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The Almanac

By United Press International   |   Oct. 20, 2001 at 4:45 AM   |   Comments

Today is Saturday, Oct. 20, the 293rd day of 2001 with 72 to follow.

The moon is waxing, moving toward its first quarter.

The morning stars are Venus, Jupiter and Saturn.

The evening stars are Mercury and Mars.

Those born on this date are under the sign of Libra. They include English astronomer and architect Sir Christopher Wren in 1632; French poet Arthur Rimbaud in 1854; James Robert Mann, Illinois congressman and author of the "White Slave Traffic Act," also known as the "Mann Act," in 1856; educator John Dewey in 1859; composer Charles Ives in 1874; actor Bela Lugosi in 1882; TV personality Arlene Francis in 1908; newspaper columnist Art Buchwald in 1925 (age 76); psychologist Joyce Brothers in 1928 (age 73); former New York Yankees slugger Mickey Mantle in 1931; actors William Christopher ("M*A*S*H") in 1932 (age 69) and Jerry Orbach ("Law and Order") in 1935 (age 66); and rock singer Tom Petty in 1953 (age 48).


On this date in history:

In 1818, the United States and Britain agreed to establish the 49th parallel as the official boundary between the United States and Canada.

In 1918, Germany accepted U.S. President Wilson's terms to end World War I.

In 1944, Gen. Douglas MacArthur kept his promise to return to the Philippines Islands when he landed with American forces during World War II.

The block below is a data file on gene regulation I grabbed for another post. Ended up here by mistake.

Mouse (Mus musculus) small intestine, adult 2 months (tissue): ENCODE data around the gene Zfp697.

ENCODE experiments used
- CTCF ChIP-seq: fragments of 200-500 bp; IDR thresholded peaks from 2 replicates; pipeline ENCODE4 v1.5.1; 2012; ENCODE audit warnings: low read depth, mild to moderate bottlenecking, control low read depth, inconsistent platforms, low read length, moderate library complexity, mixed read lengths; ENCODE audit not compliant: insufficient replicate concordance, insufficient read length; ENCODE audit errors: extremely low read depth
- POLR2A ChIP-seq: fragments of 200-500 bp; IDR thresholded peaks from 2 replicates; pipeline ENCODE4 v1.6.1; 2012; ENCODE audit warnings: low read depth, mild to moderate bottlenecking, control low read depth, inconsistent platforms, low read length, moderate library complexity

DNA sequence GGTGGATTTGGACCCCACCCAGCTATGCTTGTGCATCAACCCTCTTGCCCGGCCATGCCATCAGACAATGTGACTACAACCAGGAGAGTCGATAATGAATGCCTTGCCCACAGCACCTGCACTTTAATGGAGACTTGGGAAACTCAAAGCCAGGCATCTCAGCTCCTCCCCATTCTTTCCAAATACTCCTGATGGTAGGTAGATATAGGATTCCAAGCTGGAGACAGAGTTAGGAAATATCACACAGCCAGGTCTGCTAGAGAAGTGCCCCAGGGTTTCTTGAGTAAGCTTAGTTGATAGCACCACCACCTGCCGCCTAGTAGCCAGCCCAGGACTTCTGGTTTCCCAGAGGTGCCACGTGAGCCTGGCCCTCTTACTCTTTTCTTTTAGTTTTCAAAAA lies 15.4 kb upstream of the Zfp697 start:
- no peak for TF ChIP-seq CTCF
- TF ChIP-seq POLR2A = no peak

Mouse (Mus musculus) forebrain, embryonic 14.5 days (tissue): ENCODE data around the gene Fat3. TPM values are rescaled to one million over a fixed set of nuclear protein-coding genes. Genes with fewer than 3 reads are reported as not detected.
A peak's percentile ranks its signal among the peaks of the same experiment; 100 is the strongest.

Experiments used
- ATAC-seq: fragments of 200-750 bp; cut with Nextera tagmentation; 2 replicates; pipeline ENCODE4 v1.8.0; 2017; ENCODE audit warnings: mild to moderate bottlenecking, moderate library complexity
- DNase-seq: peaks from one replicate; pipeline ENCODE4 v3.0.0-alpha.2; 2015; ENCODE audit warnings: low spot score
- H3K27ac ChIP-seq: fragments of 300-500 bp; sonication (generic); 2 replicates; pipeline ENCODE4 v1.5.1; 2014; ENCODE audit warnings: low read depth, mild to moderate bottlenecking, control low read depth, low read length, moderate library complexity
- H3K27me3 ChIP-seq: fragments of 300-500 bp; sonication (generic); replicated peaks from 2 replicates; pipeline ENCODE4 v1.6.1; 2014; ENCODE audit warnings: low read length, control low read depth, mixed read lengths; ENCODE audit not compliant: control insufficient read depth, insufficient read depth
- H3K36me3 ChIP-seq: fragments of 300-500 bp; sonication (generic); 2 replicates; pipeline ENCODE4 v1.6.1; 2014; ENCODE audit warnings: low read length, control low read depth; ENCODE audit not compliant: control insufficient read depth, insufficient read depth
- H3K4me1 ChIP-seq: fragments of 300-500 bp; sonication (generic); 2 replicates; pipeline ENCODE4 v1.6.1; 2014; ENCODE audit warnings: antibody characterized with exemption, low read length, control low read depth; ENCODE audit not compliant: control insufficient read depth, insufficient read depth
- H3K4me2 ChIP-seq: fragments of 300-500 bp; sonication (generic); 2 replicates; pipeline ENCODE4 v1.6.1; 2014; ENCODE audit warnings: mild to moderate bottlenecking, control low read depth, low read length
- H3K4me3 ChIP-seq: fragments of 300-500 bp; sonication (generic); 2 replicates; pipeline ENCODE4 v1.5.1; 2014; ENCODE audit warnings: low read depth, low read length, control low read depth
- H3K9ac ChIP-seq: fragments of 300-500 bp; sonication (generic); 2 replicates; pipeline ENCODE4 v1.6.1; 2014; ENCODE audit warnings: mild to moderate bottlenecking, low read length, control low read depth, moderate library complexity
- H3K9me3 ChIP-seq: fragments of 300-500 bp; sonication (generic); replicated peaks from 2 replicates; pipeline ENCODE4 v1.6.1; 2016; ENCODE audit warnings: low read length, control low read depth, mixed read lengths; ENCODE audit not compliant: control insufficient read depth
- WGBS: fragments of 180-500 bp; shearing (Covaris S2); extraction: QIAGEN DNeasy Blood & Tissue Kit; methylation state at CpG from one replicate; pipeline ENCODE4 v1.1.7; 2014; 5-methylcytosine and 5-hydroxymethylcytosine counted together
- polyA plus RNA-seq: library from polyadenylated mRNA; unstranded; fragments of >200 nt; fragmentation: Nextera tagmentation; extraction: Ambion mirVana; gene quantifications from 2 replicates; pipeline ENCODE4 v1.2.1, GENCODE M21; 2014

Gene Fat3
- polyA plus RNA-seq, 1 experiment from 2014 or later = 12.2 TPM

In 1947, the House Un-American Activities Committee opened public hearings into communist influence in Hollywood.

In 1973, President Nixon fired special Watergate prosecutor Archibald Cox.

In 1982, the world's worst soccer disaster occurred in Moscow when 340 sports fans were crushed to death in an open staircase during a game between Soviet and Dutch players.

In 1990, the rap group 2 Live Crew was acquitted in Miami of obscenity charges arising from a performance of selections from the album "As Nasty As They Wanna Be."

In 1992, one of Europe's leading environmentalists, Germany's Greens Party founder Petra Kelly, was found shot to death by her companion, Gert Bastian, who then committed suicide.

In 1996, the FBI notified Richard Jewell's attorney that Jewell was no longer a suspect in the Olympic bombing in Atlanta.

In 2000, a former U.S. Army sergeant pleaded guilty to participating in a terrorist plot against Americans. His testimony directly linked Saudi fugitive Osama bin Laden to the bombing of the U.S. embassy in Nairobi, Kenya.


A thought for the day: American Red Cross founder Clara Barton said, "The surest test of discipline is its absence."

© 2001 United Press International, Inc. All Rights Reserved. Any reproduction, republication, redistribution and/or modification of any UPI content is expressly prohibited without UPI's prior written consent.
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